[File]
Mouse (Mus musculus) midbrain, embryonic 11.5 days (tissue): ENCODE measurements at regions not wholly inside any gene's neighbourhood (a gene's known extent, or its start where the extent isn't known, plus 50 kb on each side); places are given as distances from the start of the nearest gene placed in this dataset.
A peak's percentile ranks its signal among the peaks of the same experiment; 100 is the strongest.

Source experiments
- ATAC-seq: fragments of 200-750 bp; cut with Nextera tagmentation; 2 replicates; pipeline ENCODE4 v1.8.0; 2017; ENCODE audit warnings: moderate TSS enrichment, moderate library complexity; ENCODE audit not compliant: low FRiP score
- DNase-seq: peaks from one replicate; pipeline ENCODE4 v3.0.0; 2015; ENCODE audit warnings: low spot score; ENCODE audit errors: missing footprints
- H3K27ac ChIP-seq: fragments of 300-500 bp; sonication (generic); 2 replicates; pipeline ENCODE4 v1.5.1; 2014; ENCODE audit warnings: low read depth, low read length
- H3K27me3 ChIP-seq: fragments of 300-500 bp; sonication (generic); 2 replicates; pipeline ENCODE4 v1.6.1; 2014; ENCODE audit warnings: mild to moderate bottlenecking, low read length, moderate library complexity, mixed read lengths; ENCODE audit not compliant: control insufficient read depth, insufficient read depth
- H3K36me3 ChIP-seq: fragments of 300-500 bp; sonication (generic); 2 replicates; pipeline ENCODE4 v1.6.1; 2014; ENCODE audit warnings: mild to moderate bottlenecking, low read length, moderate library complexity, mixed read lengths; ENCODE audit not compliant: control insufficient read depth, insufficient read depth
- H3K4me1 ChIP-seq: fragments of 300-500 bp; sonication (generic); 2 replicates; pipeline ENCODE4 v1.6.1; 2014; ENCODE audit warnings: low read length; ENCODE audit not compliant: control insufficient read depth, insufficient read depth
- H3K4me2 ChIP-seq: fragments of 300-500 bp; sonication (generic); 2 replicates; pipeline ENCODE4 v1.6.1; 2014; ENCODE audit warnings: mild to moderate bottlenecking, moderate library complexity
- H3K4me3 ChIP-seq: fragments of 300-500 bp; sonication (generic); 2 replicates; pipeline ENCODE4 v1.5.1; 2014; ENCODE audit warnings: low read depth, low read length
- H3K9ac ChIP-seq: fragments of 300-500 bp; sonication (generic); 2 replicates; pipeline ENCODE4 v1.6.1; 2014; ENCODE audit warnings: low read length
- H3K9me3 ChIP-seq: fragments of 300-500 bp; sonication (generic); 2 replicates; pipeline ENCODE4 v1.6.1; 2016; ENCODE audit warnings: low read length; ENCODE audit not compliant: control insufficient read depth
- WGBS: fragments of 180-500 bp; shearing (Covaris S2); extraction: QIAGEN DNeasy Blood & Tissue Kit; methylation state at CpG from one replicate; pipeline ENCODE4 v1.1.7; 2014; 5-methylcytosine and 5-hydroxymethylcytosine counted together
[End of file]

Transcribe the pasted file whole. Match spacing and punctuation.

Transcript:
Mouse (Mus musculus) midbrain, embryonic 11.5 days (tissue): ENCODE measurements at regions not wholly inside any gene's neighbourhood (a gene's known extent, or its start where the extent isn't known, plus 50 kb on each side); places are given as distances from the start of the nearest gene placed in this dataset.
A peak's percentile ranks its signal among the peaks of the same experiment; 100 is the strongest.

Source experiments
- ATAC-seq: fragments of 200-750 bp; cut with Nextera tagmentation; 2 replicates; pipeline ENCODE4 v1.8.0; 2017; ENCODE audit warnings: moderate TSS enrichment, moderate library complexity; ENCODE audit not compliant: low FRiP score
- DNase-seq: peaks from one replicate; pipeline ENCODE4 v3.0.0; 2015; ENCODE audit warnings: low spot score; ENCODE audit errors: missing footprints
- H3K27ac ChIP-seq: fragments of 300-500 bp; sonication (generic); 2 replicates; pipeline ENCODE4 v1.5.1; 2014; ENCODE audit warnings: low read depth, low read length
- H3K27me3 ChIP-seq: fragments of 300-500 bp; sonication (generic); 2 replicates; pipeline ENCODE4 v1.6.1; 2014; ENCODE audit warnings: mild to moderate bottlenecking, low read length, moderate library complexity, mixed read lengths; ENCODE audit not compliant: control insufficient read depth, insufficient read depth
- H3K36me3 ChIP-seq: fragments of 300-500 bp; sonication (generic); 2 replicates; pipeline ENCODE4 v1.6.1; 2014; ENCODE audit warnings: mild to moderate bottlenecking, low read length, moderate library complexity, mixed read lengths; ENCODE audit not compliant: control insufficient read depth, insufficient read depth
- H3K4me1 ChIP-seq: fragments of 300-500 bp; sonication (generic); 2 replicates; pipeline ENCODE4 v1.6.1; 2014; ENCODE audit warnings: low read length; ENCODE audit not compliant: control insufficient read depth, insufficient read depth
- H3K4me2 ChIP-seq: fragments of 300-500 bp; sonication (generic); 2 replicates; pipeline ENCODE4 v1.6.1; 2014; ENCODE audit warnings: mild to moderate bottlenecking, moderate library complexity
- H3K4me3 ChIP-seq: fragments of 300-500 bp; sonication (generic); 2 replicates; pipeline ENCODE4 v1.5.1; 2014; ENCODE audit warnings: low read depth, low read length
- H3K9ac ChIP-seq: fragments of 300-500 bp; sonication (generic); 2 replicates; pipeline ENCODE4 v1.6.1; 2014; ENCODE audit warnings: low read length
- H3K9me3 ChIP-seq: fragments of 300-500 bp; sonication (generic); 2 replicates; pipeline ENCODE4 v1.6.1; 2016; ENCODE audit warnings: low read length; ENCODE audit not compliant: control insufficient read depth
- WGBS: fragments of 180-500 bp; shearing (Covaris S2); extraction: QIAGEN DNeasy Blood & Tissue Kit; methylation state at CpG from one replicate; pipeline ENCODE4 v1.1.7; 2014; 5-methylcytosine and 5-hydroxymethylcytosine counted together